Bagoly Enikő

Bagoly Enikő


This paper analyses the efforts made by the countries of the Visegrad Group against the impact of the Covid-19 pandemic, including the respected countries’ vaccination plan, contracts negotiated with other states and private companies, in order to allocate the necessary amount of vaccines for the population, research plans and also the availability of their own facilities capable of producing larger amount of vaccines if needed.


In the first half of its history, the Visegrad Countries’ cooperation focused on accession into Euro-Atlantic structures. An objection to the original proposed strategic goals resulted resettling the key areas of the V4 cooperation, as the new Declaration stipulates: developing cooperation within the V4 and the EU, toward the NATO and other integrational organizations and partners. By accessing to the Schengen zone, the V4 achieved advanced integration within the EU, parallelly, by launching the International Visegrad Fund, the V4 aspired to strengthening ties within the area.


Abstract: The Visegrad Group's efficiency is ensured by its ability to respond to the constantly changing international political and economic environment, in line with the interests of the Member States. The current study highlights those foreign and economic policy areas where the V4 has a jointly articulated position and aims to assert its interests as a group.


Abstract: “The V4 has become a well-known brand ‒ a symbol of a successful initiative for pursuing joint interests and a central element of cooperation in Central Europe.” – stipulated in the 2016 Polish Presidency Program. This current study seeks to outline the evolution of the V4’s image, how it shaped itself from an intellectual idea to a leading but controversial political brand in the CEE region over the 30 years of its history.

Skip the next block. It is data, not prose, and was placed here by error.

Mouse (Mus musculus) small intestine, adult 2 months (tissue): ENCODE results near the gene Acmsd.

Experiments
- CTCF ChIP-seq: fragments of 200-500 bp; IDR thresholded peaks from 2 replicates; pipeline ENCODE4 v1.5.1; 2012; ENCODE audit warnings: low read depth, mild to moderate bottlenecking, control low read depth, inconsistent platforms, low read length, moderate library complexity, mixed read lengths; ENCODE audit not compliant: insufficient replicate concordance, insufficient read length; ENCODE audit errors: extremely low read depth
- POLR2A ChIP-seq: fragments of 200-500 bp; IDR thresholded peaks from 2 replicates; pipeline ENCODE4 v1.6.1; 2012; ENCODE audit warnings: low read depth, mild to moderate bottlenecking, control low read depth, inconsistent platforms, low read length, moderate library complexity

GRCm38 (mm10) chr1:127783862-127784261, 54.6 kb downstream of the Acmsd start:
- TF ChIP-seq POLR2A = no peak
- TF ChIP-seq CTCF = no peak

2021 opened a new chapter in Hungary's energy history in several aspects. First of all, the country managed to sign the first-ever long-term gas purchase contract with a Western partner by agreeing with Shell in buying 250 million cubic meters (mcm) of liquefied natural gas (LNG) annually for six years, with the aim of increasing this capacity up to 1 billion cubic meters annually (bcm). Besides, by agreeing to use the Krk terminal in Croatia, not only the supplier but the direction of liquefied gas supply has also widened, opening an alternative gas supply opportunity to Hungary for the first time in 70 years.


Abstract: The outcome of the German elections in 2021 could significantly transform not only the country’s domestic political relations, but also the political and economic status quo of the EU and Central and Eastern Europe. The present study aims to present the main factors in the dynamics of German-Polish relations, highlighting the most important points of agreement and difference, which will significantly impact the foreign policy of the two countries.


The EU is an essential trading partner for Eurasian countries, besides, within the framework of the Eastern Partnership, the EU offers dialogue and support for those post-Soviet states, that are open to collaboration with the West. The idea of building an organised framework for economic cooperation between the EU and the EAEU currently seems to have reached a dead-end for political reasons. In reality, full Europeanisation of the post-Soviet countries is more than uncertain in the medium to long term, but the aim of economic cooperation is not the regime change anyway. Instead, prosperous economic, trade, and investment relations between the EU and the EAEU (starting first with bilateral country-to-country level, then, in the long run on an organisational level) would contribute to the stabilisation of the post-Soviet space, creating a balance of power between the East and the West.


Where will be the place of the European Union in the emerging world order? There are two ways ahead of the EU: accept the emerging geopolitical status quo as a policy-taker, or actively participate in its evolution as a policy-shaper. In what way can the Washington-Moscow-Beijing triangle race have an impact on Europe, and what are the lines Europe should build its policy on in the three-pole world order? The present study seeks to address the above issues while presenting European interests from a narrative of three pillars: economy, security policy, and climate policy.